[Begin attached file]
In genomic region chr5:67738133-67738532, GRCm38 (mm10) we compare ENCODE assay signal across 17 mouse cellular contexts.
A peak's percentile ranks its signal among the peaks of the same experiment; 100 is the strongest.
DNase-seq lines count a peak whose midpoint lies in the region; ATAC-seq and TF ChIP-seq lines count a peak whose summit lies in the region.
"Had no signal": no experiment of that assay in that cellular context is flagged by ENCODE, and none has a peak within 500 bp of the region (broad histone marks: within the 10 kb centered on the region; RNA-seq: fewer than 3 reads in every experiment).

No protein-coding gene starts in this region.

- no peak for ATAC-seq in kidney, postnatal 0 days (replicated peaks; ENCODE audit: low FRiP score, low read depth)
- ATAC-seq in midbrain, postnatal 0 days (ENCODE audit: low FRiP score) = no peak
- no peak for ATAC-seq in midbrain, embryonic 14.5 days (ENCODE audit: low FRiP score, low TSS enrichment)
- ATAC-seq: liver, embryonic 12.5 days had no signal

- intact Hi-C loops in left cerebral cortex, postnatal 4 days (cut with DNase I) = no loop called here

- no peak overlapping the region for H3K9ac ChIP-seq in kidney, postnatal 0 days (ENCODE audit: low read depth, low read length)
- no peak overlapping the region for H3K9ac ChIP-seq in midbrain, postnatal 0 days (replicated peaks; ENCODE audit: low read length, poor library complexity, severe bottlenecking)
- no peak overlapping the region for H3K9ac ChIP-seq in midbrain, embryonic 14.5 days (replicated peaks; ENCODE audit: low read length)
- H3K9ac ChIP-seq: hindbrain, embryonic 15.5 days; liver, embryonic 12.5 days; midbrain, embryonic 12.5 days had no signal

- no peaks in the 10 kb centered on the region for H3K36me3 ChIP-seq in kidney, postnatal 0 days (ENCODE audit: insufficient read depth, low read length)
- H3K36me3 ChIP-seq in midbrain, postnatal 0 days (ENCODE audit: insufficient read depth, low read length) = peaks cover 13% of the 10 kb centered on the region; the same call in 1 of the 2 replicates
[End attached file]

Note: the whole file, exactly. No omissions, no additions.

In genomic region chr5:67738133-67738532, GRCm38 (mm10) we compare ENCODE assay signal across 17 mouse cellular contexts.
A peak's percentile ranks its signal among the peaks of the same experiment; 100 is the strongest.
DNase-seq lines count a peak whose midpoint lies in the region; ATAC-seq and TF ChIP-seq lines count a peak whose summit lies in the region.
"Had no signal": no experiment of that assay in that cellular context is flagged by ENCODE, and none has a peak within 500 bp of the region (broad histone marks: within the 10 kb centered on the region; RNA-seq: fewer than 3 reads in every experiment).

No protein-coding gene starts in this region.

- no peak for ATAC-seq in kidney, postnatal 0 days (replicated peaks; ENCODE audit: low FRiP score, low read depth)
- ATAC-seq in midbrain, postnatal 0 days (ENCODE audit: low FRiP score) = no peak
- no peak for ATAC-seq in midbrain, embryonic 14.5 days (ENCODE audit: low FRiP score, low TSS enrichment)
- ATAC-seq: liver, embryonic 12.5 days had no signal

- intact Hi-C loops in left cerebral cortex, postnatal 4 days (cut with DNase I) = no loop called here

- no peak overlapping the region for H3K9ac ChIP-seq in kidney, postnatal 0 days (ENCODE audit: low read depth, low read length)
- no peak overlapping the region for H3K9ac ChIP-seq in midbrain, postnatal 0 days (replicated peaks; ENCODE audit: low read length, poor library complexity, severe bottlenecking)
- no peak overlapping the region for H3K9ac ChIP-seq in midbrain, embryonic 14.5 days (replicated peaks; ENCODE audit: low read length)
- H3K9ac ChIP-seq: hindbrain, embryonic 15.5 days; liver, embryonic 12.5 days; midbrain, embryonic 12.5 days had no signal

- no peaks in the 10 kb centered on the region for H3K36me3 ChIP-seq in kidney, postnatal 0 days (ENCODE audit: insufficient read depth, low read length)
- H3K36me3 ChIP-seq in midbrain, postnatal 0 days (ENCODE audit: insufficient read depth, low read length) = peaks cover 13% of the 10 kb centered on the region; the same call in 1 of the 2 replicates